ForcesWatch comment

Why does the UK have the highest proportion of young infantry deaths in Afghanistan
02/05/2012

ForcesWatch comment

The deaths of 6 soldiers recently in one incident was particularly tragic because of how young some of them were. Four of the six who died were under 21 years old; one was only 19.

Looking at the statistics of UK fatalities in Afghanistan, 67 under 21’s have been killed since 2001. That is 17% of the 404 total UK fatalities. Of countries which have lost more than 50 service personnel, the UK has by far the highest proportion of young people receiving fatal injuries. Under 21s make up 13% of US deaths, 9% of French deaths and only 3% of Canadian deaths while Germany had no deaths in the 18-20 age group.

In fact, the UK accounts for 20% of all 18-20 year old fatalities, despite making up only about 7% of all troops in Afghanistan. Of the 20 fatalities of 18 year olds, 11 have been from the UK and 9 from the US.

This is perhaps unsurprising. Soldiers from the UK start younger than almost all other coalition countries, recruiting youngsters only 16 year old. Canada, which contributed 3000 troops to Afghanistan but have now withdrawn from combat duties, also recruits 16 year olds but the vast majority go into the reserves. In fact, the UK is one of less than 20 countries worldwide to sign recruits up at this young age. No other EU country or UN Security council permanent member finds it necessary to do so.

A number of the other main coalition partners recruit 17 year olds including the US, France and Poland – the UK and all of these countries are out of step with international standards which have seen a growing number of countries increase their minimum age of recruitment to 18, under the Optional Protocol on the Involvement of Children in Armed Conflict (part of the UN Convention on the Rights of the Child).

Although the UK is a signatory to the UN protocol, it refuses to raise the minimum age of recruitment, arguing that if the armed forces are unable to enlist potential recruits at 16 and 17 year old, they would be ‘lost to the services’. http://www2.ohchr.org/english/bodies/crc/docs/AdvanceVersions/CRC.C.OPAC.GBR.CO.1.pdf

The UK is far from leading the way in prioritising children’s rights over state needs.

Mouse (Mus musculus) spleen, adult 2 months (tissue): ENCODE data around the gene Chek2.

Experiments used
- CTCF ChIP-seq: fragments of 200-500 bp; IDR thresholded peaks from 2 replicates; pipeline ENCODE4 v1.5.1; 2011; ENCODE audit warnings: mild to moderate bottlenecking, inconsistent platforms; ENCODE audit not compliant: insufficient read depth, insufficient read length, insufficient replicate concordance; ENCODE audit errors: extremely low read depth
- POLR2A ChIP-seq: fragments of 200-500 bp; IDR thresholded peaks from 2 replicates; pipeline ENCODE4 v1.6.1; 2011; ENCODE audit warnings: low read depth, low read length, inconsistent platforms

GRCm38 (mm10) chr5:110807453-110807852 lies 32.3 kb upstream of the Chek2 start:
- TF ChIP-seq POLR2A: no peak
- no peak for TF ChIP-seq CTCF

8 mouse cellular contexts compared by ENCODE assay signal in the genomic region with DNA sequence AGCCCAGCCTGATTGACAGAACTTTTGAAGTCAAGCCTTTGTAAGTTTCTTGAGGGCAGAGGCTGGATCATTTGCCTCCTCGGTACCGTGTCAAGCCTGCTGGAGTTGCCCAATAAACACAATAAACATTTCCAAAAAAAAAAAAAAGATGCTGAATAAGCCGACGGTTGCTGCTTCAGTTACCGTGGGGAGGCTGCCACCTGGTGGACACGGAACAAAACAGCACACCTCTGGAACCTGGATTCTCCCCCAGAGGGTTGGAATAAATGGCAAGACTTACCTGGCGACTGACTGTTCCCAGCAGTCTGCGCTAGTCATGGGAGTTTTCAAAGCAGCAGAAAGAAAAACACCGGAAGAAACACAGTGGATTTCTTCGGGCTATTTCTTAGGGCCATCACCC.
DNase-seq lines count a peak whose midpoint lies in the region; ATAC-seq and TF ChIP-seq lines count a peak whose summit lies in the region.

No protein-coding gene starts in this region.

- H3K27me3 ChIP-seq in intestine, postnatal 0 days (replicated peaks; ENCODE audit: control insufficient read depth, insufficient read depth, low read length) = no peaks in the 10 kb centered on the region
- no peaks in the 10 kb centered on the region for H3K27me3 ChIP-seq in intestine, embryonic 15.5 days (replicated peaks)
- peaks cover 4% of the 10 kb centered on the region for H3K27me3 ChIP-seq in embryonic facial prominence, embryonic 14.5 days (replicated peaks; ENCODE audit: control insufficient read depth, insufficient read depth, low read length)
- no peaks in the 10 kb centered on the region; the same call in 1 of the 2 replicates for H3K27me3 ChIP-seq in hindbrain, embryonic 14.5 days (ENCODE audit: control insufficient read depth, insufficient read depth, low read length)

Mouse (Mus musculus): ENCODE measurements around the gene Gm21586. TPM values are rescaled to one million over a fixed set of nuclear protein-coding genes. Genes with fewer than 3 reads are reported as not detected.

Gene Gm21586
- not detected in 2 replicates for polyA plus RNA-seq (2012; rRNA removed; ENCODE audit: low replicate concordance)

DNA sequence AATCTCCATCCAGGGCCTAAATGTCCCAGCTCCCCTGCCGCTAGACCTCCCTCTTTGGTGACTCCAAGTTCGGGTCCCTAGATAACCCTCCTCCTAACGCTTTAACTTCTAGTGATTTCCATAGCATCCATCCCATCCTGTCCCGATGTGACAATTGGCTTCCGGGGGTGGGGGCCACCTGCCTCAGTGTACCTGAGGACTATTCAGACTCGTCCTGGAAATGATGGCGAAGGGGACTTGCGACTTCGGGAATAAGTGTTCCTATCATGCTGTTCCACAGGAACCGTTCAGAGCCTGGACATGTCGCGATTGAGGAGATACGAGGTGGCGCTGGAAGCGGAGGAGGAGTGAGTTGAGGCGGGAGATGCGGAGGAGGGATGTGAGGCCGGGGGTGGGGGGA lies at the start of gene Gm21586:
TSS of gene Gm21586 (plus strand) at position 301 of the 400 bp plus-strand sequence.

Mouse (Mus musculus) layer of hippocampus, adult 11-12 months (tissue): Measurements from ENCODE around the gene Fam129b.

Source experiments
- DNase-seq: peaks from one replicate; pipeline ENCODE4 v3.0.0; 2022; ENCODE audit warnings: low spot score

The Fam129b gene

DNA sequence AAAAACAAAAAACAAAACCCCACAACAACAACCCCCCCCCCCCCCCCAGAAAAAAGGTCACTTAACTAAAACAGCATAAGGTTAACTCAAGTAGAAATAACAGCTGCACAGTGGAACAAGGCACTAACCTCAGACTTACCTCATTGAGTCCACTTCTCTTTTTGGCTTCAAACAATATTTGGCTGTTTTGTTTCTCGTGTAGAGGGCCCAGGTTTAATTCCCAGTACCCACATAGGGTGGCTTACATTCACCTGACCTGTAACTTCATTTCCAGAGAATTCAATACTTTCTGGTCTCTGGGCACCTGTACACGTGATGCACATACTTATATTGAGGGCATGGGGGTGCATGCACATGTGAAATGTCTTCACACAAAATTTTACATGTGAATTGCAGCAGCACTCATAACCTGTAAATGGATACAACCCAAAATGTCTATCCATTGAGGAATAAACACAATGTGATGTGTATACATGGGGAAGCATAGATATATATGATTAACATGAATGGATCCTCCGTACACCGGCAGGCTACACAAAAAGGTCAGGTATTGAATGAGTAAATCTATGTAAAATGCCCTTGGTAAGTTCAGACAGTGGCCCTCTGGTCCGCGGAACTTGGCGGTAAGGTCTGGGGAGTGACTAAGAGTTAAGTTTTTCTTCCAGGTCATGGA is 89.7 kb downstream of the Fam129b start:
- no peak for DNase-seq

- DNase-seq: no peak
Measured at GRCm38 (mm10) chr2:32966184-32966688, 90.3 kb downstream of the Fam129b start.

Furthermore, despite a general policy not to send soldiers into war until they are 18, the UK reserves the power to deploy younger recruits in certain circumstances and has done on occasion. http://www.dailymail.co.uk/news/article-2050684/UK-sent-children-Iraq-Afghanistan-despite-Government-ban.html?ito=feeds-newsxml) The United Nations has also called for this policy to be reviewed.

5 of the 6 soldiers who died in the blast in this one incident recently were from the Yorkshire Regiment. Research shows that, as infantrymen, they face a far higher risk of being killed or wounded than other parts of the armed forces (http://www.informedchoice.org.uk).

Furthermore, a far higher proportion of infantry soldiers who are killed are aged 18 or 19 than in the armed forces as a whole.

The researchers state that, “infantry recruits tend to be younger and from more disadvantaged backgrounds than those joining most other branches of the armed forces. Their educational attainment is also lower: provided that potential infantry recruits are fit and healthy, they need only the literacy skills of a five year-old to join. Many join straight from school with their parents' blessing and are posted to the front as soon as they turn 18.”

With some of the youngest soldiers exposed to the greatest threats, surely it is time to raise the age of recruitment so they can make an informed decision, as an adult, about the risks and the consequences they will face.

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